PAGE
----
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Lost in the Wilds

And rolling Kusky over and over in the tangling harness


Dog

driving was the hunter's hobby. The whole party were engrossed in watching Yula's progress, and quiet, affectionate little Kusky's infantine endeavours to keep up with him.

Batiste regarded himself as a crack trainer, and when poor Kusky brought the whole cavalcade to a standstill by sitting down in the midst of his traces, he announced his intention of curing him of such a trick with his first taste.

"Send him to Rome," shouted one of the foremost of the hunters. "He'll not forget that in a hurry."

"He is worth training well," observed another. "See what a chest he has. He will make as good a hauler as the old one by-and-by. Pay him well first start."

What "sending to Rome" might mean Wilfred did not stay to see. Enough to know it was the uttermost depth of dog disgrace. He saw Batiste double up his fist and raise his arm. The sprain in his ankle was forgotten. He flew to the ground, and dashed between Batiste and his dogs, exclaiming, "They are mine, my own, and they shan't be hurt by anybody!"

He caught the first blow, that was all. He staggered backwards on the slippery ground.

Another of the hunters had alighted. He caught Wilfred by the arm, and pulled him up, observing dryly, "Well done, young 'un. Got a settler unawares. That just comes of interfering.--Here,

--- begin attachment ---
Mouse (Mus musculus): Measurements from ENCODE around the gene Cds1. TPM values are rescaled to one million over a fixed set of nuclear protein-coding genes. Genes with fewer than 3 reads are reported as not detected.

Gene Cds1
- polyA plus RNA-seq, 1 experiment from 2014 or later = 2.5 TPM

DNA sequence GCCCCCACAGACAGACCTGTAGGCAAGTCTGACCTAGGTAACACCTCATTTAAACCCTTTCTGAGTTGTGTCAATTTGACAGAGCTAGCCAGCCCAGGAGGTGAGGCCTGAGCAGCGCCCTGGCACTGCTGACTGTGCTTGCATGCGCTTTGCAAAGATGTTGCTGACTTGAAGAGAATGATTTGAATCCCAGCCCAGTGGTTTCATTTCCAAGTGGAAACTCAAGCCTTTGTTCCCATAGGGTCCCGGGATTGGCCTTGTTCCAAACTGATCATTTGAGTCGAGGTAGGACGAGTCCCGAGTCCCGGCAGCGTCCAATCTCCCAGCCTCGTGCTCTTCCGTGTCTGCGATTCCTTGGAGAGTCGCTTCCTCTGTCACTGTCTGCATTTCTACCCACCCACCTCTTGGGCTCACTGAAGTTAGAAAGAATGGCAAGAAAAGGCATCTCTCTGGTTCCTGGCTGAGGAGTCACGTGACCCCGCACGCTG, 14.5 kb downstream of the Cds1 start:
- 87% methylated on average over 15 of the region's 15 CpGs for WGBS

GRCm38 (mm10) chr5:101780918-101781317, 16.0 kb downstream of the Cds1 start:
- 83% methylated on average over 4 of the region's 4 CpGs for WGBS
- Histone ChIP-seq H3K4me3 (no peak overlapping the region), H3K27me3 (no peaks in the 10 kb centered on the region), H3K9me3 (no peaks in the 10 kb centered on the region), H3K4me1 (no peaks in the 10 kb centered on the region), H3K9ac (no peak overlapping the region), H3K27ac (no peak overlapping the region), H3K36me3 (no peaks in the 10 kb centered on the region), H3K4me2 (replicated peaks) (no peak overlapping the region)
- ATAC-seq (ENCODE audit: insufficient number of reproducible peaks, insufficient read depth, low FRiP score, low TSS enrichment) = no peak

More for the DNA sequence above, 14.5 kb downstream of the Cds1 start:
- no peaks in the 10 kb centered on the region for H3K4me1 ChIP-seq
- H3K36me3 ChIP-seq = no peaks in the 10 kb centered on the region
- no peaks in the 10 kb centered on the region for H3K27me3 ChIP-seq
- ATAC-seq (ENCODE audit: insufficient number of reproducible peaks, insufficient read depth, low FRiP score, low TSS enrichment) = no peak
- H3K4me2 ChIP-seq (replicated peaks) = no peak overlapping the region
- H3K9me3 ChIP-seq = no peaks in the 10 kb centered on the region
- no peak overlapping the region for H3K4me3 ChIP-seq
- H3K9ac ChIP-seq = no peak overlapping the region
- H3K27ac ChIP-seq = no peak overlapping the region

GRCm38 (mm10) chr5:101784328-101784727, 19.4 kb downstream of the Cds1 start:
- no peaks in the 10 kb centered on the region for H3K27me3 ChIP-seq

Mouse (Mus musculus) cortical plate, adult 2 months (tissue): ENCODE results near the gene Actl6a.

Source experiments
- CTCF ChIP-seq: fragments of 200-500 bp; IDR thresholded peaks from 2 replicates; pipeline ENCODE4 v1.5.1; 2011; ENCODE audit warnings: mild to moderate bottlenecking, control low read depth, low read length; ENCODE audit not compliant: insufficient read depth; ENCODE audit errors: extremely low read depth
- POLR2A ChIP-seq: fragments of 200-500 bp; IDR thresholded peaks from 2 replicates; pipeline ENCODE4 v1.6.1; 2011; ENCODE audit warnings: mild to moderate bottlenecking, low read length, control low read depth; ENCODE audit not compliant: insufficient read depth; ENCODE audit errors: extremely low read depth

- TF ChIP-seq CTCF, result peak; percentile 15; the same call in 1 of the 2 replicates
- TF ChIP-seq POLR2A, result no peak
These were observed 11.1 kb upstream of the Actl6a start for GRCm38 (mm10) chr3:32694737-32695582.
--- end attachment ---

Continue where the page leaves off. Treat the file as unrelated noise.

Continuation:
Mathurin, take him up behind ye."

The hunter appealed to wheeled round with a good-natured laugh.

But Wilfred could not stand; the horses, dogs, and snow seemed dancing round him.

"Yula! Kusky!" he called, like one speaking in a dream.

But Yula, dragging the sled behind him, and rolling Kusky over and over in the tangling harness, had sprung at Batiste's arm; but he was too hampered to seize him. Wilfred was only aware of a confused _melee_ as he was hoisted into Mathurin's strong arms and trotted away from the scene of action.

"Come, you are the sauciest young dog of the three," said Mathurin rather admiringly. "There, lay your head on me. You'll have to sleep this off a bit," he continued, gently walking his horse, and gradually dropping behind the rest of the party.

Poor Wilfred roused up every now and then with a rather wild and incoherent inquiry for his dogs, to which Mathurin replied with a drawling, sleepy-sounding "All right."

Wilfred's eyes were so swollen over that he hardly knew it was starshine when Mathurin laid him down by a new-lit camping-fire.

"There," said the hunter, in the self-congratulatory tone of a man who knows he has got over an awkward piece of business; "let him have his dogs, and give him a cup of tea, and he'll be himself again by the morning."


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